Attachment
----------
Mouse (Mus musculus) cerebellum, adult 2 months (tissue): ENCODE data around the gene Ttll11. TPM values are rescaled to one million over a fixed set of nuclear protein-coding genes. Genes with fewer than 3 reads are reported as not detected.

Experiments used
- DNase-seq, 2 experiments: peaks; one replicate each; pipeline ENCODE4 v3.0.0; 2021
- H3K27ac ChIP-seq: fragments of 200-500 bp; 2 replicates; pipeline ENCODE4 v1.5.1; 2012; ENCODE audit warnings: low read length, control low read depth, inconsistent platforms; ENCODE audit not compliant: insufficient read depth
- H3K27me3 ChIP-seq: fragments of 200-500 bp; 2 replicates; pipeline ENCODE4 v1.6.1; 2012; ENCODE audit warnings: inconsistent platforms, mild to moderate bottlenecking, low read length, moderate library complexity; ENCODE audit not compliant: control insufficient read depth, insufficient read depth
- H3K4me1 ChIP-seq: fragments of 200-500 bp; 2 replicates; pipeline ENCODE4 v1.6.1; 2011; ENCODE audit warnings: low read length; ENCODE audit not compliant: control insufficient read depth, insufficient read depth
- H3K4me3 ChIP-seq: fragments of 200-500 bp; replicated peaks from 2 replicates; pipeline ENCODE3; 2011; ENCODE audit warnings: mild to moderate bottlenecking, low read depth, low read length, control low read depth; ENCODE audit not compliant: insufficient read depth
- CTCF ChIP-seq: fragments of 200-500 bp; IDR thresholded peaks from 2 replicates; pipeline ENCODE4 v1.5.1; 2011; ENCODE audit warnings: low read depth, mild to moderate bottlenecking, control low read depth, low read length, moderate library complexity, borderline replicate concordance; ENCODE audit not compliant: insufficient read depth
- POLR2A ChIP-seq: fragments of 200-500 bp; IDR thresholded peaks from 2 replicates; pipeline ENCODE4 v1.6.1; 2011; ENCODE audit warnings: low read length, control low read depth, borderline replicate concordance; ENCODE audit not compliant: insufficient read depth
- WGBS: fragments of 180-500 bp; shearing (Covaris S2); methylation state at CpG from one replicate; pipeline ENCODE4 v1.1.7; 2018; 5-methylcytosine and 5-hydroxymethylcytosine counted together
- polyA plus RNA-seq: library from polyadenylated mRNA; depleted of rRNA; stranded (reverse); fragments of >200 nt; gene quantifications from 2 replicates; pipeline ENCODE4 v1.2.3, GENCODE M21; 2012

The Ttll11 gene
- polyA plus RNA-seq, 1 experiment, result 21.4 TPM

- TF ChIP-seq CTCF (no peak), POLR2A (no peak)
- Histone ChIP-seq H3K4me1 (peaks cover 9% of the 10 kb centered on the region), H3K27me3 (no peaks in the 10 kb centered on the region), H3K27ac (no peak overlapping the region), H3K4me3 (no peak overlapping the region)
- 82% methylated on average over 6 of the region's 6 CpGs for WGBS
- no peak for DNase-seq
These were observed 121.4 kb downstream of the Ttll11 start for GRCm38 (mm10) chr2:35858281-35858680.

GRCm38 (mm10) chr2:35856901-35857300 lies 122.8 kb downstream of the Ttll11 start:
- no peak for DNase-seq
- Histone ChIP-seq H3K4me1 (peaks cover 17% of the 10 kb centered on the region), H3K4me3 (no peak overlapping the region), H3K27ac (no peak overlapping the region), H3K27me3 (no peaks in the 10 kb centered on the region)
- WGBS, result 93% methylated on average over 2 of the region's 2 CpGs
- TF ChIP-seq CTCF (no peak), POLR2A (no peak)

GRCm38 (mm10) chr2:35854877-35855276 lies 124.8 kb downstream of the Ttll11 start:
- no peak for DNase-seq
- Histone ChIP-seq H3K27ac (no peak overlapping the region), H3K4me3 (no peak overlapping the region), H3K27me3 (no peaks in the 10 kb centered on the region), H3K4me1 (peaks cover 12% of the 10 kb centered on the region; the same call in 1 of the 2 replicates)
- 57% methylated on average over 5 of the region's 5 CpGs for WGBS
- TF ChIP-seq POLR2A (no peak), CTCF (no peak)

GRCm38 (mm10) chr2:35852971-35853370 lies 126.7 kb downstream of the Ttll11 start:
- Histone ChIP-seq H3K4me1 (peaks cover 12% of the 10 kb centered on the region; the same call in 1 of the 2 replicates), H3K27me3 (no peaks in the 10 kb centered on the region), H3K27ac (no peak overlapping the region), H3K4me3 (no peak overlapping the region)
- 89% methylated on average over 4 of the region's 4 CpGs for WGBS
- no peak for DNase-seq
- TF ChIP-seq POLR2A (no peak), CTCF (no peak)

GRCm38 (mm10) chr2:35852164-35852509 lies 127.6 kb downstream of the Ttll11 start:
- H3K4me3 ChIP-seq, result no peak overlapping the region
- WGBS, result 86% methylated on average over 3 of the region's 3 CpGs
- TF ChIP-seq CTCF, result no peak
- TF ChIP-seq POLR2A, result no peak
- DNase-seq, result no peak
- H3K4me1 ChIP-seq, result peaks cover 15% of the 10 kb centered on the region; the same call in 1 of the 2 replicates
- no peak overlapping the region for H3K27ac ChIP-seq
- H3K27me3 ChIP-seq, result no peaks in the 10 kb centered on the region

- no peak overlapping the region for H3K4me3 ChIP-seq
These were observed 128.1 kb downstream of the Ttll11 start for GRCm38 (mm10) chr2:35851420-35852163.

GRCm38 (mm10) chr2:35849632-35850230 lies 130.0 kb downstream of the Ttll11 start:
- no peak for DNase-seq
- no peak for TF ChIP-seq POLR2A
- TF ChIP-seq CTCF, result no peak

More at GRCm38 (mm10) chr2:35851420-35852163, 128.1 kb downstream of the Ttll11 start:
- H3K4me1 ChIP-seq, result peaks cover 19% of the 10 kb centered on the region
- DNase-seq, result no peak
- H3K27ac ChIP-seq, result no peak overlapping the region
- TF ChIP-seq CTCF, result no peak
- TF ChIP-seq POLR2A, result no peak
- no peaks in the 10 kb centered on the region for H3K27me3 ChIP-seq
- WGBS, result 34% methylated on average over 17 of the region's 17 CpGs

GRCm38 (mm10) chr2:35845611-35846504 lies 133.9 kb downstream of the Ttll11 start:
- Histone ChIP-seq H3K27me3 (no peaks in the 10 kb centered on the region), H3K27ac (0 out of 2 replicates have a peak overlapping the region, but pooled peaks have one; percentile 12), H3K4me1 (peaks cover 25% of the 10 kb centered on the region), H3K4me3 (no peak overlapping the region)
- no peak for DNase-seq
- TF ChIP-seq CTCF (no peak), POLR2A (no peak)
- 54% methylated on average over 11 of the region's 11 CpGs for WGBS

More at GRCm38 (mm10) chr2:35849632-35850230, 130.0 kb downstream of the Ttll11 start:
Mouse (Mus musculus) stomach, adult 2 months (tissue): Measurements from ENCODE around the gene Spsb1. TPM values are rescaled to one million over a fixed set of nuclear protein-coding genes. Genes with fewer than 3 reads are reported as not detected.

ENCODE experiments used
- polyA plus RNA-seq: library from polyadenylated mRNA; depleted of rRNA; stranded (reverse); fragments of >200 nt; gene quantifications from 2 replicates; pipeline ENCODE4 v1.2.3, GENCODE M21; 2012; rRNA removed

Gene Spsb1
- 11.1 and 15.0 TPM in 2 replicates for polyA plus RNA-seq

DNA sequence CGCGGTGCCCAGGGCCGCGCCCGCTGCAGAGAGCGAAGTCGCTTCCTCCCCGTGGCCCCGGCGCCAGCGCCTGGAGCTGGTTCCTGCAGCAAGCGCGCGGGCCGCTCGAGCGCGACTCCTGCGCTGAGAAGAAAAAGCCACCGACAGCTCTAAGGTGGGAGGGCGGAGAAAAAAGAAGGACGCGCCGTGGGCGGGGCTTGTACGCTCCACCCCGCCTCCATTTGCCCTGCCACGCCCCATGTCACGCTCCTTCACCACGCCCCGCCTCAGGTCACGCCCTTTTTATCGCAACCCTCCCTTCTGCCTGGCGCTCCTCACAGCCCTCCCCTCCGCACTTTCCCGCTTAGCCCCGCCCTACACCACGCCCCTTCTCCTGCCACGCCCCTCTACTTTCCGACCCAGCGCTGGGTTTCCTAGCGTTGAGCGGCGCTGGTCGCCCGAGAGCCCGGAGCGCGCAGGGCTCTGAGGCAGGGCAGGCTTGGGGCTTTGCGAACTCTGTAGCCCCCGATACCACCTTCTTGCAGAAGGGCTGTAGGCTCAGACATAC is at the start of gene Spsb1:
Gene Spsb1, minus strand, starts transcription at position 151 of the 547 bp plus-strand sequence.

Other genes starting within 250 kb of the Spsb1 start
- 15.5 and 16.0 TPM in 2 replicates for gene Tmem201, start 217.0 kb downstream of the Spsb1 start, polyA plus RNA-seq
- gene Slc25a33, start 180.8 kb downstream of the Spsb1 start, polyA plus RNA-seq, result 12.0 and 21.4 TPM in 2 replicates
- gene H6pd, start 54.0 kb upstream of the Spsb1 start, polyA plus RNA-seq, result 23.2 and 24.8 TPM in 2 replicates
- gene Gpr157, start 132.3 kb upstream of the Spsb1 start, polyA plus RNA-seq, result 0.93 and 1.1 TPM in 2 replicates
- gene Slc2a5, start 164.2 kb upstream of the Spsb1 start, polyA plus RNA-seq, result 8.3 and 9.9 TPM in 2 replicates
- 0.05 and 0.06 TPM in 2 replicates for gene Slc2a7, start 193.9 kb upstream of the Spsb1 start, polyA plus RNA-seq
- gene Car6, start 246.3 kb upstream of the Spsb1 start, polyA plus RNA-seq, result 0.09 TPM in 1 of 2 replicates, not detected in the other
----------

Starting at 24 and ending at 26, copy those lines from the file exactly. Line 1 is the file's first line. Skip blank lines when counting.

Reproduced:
GRCm38 (mm10) chr2:35854877-35855276 lies 124.8 kb downstream of the Ttll11 start:
- no peak for DNase-seq
- Histone ChIP-seq H3K27ac (no peak overlapping the region), H3K4me3 (no peak overlapping the region), H3K27me3 (no peaks in the 10 kb centered on the region), H3K4me1 (peaks cover 12% of the 10 kb centered on the region; the same call in 1 of the 2 replicates)